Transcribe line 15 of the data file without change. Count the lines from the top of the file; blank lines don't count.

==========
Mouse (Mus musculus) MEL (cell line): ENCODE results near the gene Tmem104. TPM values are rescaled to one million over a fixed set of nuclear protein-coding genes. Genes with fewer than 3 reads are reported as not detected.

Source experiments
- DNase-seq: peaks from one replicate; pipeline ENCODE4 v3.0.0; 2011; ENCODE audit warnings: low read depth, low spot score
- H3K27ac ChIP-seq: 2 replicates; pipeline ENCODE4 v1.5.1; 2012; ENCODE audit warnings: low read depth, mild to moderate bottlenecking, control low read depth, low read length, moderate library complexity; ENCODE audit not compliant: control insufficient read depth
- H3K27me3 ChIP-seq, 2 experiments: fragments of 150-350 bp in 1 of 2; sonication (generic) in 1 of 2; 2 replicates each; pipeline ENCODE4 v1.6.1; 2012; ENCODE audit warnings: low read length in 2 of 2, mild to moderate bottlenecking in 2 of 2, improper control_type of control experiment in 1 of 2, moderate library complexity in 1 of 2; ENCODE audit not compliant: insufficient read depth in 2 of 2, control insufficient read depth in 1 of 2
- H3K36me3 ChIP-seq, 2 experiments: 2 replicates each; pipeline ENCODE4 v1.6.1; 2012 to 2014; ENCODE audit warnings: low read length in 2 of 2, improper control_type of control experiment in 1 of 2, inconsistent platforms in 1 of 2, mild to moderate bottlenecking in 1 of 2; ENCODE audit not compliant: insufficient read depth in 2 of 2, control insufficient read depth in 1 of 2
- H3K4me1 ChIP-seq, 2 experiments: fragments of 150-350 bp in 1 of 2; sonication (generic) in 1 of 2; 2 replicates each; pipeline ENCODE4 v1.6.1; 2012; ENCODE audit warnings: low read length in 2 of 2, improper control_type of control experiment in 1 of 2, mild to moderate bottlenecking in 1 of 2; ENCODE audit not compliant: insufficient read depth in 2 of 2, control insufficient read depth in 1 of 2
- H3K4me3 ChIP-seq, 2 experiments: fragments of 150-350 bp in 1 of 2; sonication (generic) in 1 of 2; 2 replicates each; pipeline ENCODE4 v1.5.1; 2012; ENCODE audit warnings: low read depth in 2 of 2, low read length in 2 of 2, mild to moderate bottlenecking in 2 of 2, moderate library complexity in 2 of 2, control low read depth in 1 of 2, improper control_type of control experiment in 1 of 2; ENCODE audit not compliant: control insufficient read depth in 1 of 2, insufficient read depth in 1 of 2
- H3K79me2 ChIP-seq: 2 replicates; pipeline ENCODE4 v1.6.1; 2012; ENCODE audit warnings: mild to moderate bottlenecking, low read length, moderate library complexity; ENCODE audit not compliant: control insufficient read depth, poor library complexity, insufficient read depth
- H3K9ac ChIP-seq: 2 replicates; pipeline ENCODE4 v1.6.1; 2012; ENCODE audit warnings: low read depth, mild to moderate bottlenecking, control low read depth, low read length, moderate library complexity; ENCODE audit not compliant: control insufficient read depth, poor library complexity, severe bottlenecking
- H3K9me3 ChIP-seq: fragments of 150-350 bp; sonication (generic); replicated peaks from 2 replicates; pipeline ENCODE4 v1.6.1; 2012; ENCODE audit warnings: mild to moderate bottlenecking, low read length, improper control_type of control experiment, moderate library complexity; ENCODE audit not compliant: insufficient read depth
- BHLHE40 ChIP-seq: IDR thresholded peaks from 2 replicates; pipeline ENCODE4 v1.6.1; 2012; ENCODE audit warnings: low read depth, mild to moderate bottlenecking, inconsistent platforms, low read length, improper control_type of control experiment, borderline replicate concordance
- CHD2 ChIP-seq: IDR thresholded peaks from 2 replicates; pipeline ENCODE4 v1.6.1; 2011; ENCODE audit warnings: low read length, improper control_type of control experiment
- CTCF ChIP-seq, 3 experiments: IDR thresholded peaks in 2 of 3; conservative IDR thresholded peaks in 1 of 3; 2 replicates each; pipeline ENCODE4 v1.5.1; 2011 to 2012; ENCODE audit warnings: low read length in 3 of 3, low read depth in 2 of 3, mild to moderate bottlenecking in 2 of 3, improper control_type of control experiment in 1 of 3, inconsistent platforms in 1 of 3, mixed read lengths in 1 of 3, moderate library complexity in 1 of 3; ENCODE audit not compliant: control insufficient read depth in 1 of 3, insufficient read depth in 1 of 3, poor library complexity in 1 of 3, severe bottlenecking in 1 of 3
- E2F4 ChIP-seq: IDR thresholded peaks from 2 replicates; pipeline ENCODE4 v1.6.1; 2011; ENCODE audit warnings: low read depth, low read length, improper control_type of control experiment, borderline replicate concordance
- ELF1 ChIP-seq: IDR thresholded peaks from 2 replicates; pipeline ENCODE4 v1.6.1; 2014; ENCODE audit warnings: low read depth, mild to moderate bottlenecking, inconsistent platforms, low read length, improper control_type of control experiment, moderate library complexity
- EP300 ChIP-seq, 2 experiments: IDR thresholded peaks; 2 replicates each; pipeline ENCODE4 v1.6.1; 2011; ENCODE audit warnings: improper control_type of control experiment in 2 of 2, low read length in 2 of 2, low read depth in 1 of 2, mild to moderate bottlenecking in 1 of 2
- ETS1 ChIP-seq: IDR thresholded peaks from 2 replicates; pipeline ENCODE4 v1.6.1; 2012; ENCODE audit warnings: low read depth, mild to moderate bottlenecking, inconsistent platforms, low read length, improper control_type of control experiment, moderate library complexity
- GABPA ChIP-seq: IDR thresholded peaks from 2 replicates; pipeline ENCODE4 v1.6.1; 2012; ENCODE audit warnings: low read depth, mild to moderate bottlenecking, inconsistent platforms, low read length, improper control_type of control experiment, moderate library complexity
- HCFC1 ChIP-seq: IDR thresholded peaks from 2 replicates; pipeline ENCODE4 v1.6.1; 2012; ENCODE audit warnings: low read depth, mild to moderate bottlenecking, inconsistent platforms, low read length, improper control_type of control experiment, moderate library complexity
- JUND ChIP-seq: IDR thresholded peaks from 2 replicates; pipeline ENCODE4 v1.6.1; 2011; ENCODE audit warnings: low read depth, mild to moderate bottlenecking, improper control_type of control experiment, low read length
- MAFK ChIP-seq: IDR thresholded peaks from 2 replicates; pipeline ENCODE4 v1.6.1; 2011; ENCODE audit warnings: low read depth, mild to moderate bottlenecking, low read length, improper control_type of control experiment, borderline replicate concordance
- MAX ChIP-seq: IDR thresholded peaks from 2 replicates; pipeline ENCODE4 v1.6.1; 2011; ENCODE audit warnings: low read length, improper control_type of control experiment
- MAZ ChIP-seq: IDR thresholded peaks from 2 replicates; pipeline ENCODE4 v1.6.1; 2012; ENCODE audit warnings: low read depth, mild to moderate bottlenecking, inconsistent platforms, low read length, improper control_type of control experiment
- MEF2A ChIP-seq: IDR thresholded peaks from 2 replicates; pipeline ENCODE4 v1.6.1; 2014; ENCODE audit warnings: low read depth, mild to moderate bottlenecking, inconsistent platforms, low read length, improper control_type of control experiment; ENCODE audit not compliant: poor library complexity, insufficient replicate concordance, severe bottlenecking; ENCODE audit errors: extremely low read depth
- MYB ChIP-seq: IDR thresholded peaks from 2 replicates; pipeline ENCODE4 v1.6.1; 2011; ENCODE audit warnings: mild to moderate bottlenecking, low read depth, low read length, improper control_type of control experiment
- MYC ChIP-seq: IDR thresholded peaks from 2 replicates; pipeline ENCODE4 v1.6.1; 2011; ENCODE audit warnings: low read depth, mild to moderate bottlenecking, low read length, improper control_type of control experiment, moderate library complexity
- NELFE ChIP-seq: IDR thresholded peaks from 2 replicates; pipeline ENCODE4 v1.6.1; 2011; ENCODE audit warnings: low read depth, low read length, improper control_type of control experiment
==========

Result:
- E2F4 ChIP-seq: IDR thresholded peaks from 2 replicates; pipeline ENCODE4 v1.6.1; 2011; ENCODE audit warnings: low read depth, low read length, improper control_type of control experiment, borderline replicate concordance